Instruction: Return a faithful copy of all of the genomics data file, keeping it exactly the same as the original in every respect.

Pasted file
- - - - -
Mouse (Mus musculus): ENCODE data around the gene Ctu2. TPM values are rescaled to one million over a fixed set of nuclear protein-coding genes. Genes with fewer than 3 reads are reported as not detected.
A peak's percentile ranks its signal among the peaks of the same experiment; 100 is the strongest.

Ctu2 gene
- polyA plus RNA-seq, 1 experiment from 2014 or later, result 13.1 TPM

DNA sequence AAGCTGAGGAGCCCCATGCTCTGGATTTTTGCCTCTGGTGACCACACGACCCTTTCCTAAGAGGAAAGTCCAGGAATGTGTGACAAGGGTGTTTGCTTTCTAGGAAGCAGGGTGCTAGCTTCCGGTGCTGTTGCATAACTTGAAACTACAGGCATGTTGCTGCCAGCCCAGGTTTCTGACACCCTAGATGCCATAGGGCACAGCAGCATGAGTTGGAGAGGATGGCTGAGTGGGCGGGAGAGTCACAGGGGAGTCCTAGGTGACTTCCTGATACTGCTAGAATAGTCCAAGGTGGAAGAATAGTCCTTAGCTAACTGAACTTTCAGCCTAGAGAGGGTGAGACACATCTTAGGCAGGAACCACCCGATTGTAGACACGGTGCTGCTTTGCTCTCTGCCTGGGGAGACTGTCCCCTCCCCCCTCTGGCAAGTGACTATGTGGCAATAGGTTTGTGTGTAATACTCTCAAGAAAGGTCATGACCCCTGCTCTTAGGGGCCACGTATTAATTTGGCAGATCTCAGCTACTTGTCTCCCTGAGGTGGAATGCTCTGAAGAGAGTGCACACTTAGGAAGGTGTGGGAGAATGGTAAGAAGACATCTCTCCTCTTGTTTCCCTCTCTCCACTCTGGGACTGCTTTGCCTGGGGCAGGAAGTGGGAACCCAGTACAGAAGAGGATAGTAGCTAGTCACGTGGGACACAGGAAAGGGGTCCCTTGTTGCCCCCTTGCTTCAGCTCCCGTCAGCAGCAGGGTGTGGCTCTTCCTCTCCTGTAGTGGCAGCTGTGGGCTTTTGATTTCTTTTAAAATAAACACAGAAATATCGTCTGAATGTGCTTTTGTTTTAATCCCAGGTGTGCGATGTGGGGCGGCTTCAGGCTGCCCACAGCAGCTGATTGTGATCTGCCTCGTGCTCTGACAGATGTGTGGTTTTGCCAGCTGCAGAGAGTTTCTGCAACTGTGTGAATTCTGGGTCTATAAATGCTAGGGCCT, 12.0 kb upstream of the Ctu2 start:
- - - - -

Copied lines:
Mouse (Mus musculus): ENCODE data around the gene Ctu2. TPM values are rescaled to one million over a fixed set of nuclear protein-coding genes. Genes with fewer than 3 reads are reported as not detected.
A peak's percentile ranks its signal among the peaks of the same experiment; 100 is the strongest.

Ctu2 gene
- polyA plus RNA-seq, 1 experiment from 2014 or later, result 13.1 TPM

DNA sequence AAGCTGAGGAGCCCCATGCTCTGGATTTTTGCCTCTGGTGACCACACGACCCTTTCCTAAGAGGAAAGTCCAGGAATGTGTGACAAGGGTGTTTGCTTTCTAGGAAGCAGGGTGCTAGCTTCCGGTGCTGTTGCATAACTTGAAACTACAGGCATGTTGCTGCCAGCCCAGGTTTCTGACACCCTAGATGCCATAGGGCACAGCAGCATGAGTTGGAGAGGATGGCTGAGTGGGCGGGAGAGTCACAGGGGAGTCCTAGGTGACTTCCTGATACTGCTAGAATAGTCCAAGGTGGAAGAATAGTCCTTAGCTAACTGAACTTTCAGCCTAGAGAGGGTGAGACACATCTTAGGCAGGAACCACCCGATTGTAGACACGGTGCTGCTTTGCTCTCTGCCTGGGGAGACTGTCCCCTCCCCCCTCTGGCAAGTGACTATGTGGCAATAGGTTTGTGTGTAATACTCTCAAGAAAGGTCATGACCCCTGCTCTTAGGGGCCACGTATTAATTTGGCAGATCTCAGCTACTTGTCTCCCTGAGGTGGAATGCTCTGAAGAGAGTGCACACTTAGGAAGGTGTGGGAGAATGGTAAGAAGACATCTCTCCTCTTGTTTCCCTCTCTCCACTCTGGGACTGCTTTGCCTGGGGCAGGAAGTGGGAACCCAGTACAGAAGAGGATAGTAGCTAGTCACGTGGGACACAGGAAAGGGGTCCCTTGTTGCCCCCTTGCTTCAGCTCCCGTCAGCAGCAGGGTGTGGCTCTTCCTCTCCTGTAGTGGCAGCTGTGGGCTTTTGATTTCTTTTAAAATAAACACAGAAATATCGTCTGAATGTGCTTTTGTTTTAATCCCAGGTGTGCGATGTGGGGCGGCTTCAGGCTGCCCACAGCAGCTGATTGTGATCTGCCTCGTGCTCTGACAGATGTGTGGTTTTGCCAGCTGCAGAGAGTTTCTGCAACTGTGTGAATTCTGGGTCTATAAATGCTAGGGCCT, 12.0 kb upstream of the Ctu2 start: